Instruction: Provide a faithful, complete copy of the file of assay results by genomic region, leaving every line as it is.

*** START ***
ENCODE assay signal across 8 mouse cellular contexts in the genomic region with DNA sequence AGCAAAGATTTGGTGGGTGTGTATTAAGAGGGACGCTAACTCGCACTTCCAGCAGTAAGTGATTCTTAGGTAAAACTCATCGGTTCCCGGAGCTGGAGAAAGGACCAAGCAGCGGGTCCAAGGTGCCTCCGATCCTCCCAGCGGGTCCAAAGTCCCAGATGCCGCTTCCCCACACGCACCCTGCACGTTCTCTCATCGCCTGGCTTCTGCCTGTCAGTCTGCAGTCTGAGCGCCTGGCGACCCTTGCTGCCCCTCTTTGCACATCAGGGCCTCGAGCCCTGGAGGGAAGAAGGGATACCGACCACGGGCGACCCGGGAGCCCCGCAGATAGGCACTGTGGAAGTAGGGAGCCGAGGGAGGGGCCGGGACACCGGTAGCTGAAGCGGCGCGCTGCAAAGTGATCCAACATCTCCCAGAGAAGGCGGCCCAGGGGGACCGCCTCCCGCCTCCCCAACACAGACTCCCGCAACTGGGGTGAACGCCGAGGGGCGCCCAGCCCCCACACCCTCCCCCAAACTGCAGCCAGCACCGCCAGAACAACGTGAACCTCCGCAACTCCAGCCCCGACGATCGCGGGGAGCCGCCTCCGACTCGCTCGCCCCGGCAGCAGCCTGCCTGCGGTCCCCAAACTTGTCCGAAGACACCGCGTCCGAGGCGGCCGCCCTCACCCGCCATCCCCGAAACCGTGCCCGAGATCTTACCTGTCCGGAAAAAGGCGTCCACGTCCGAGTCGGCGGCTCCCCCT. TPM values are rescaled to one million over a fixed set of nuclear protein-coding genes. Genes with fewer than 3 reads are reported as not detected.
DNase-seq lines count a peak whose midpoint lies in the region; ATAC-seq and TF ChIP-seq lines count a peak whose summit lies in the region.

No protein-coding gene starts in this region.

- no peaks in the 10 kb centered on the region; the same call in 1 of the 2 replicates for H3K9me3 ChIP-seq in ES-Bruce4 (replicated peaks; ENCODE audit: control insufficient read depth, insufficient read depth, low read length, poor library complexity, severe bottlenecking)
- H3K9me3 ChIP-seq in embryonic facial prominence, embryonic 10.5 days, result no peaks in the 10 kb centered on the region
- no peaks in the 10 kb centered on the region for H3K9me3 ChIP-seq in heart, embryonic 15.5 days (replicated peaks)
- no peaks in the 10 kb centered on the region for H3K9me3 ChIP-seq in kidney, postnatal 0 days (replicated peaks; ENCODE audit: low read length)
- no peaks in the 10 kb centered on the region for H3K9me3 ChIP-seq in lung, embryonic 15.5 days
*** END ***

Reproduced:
ENCODE assay signal across 8 mouse cellular contexts in the genomic region with DNA sequence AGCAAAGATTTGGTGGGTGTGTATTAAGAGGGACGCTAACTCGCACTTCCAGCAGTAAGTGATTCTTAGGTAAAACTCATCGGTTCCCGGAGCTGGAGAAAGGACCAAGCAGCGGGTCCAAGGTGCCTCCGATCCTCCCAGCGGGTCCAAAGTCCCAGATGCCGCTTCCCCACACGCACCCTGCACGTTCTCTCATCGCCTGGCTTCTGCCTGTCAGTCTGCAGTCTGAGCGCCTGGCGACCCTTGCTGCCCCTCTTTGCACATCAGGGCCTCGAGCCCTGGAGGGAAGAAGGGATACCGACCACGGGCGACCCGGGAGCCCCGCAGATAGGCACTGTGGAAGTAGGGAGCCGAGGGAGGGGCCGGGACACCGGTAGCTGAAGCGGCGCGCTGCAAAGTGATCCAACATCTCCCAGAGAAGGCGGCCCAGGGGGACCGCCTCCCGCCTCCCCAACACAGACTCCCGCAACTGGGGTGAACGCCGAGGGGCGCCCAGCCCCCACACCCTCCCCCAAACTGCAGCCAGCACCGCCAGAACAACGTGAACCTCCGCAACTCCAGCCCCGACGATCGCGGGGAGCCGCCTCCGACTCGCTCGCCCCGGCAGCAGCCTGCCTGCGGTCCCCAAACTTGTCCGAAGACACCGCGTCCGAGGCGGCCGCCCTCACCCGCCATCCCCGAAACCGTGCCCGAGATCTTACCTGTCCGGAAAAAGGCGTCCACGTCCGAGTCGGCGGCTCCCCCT. TPM values are rescaled to one million over a fixed set of nuclear protein-coding genes. Genes with fewer than 3 reads are reported as not detected.
DNase-seq lines count a peak whose midpoint lies in the region; ATAC-seq and TF ChIP-seq lines count a peak whose summit lies in the region.

No protein-coding gene starts in this region.

- no peaks in the 10 kb centered on the region; the same call in 1 of the 2 replicates for H3K9me3 ChIP-seq in ES-Bruce4 (replicated peaks; ENCODE audit: control insufficient read depth, insufficient read depth, low read length, poor library complexity, severe bottlenecking)
- H3K9me3 ChIP-seq in embryonic facial prominence, embryonic 10.5 days, result no peaks in the 10 kb centered on the region
- no peaks in the 10 kb centered on the region for H3K9me3 ChIP-seq in heart, embryonic 15.5 days (replicated peaks)
- no peaks in the 10 kb centered on the region for H3K9me3 ChIP-seq in kidney, postnatal 0 days (replicated peaks; ENCODE audit: low read length)
- no peaks in the 10 kb centered on the region for H3K9me3 ChIP-seq in lung, embryonic 15.5 days